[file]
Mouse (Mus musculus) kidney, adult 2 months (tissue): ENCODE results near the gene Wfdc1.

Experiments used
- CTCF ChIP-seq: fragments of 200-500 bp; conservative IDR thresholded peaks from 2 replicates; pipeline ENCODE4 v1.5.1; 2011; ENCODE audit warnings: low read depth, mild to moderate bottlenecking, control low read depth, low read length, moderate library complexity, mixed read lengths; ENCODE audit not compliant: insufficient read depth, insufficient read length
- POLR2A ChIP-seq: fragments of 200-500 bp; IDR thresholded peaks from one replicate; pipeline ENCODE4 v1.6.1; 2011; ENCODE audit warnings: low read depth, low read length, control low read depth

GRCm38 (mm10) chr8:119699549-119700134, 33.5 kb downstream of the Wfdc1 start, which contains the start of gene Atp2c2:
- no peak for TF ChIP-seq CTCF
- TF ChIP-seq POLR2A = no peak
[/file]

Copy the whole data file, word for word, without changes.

Mouse (Mus musculus) kidney, adult 2 months (tissue): ENCODE results near the gene Wfdc1.

Experiments used
- CTCF ChIP-seq: fragments of 200-500 bp; conservative IDR thresholded peaks from 2 replicates; pipeline ENCODE4 v1.5.1; 2011; ENCODE audit warnings: low read depth, mild to moderate bottlenecking, control low read depth, low read length, moderate library complexity, mixed read lengths; ENCODE audit not compliant: insufficient read depth, insufficient read length
- POLR2A ChIP-seq: fragments of 200-500 bp; IDR thresholded peaks from one replicate; pipeline ENCODE4 v1.6.1; 2011; ENCODE audit warnings: low read depth, low read length, control low read depth

GRCm38 (mm10) chr8:119699549-119700134, 33.5 kb downstream of the Wfdc1 start, which contains the start of gene Atp2c2:
- no peak for TF ChIP-seq CTCF
- TF ChIP-seq POLR2A = no peak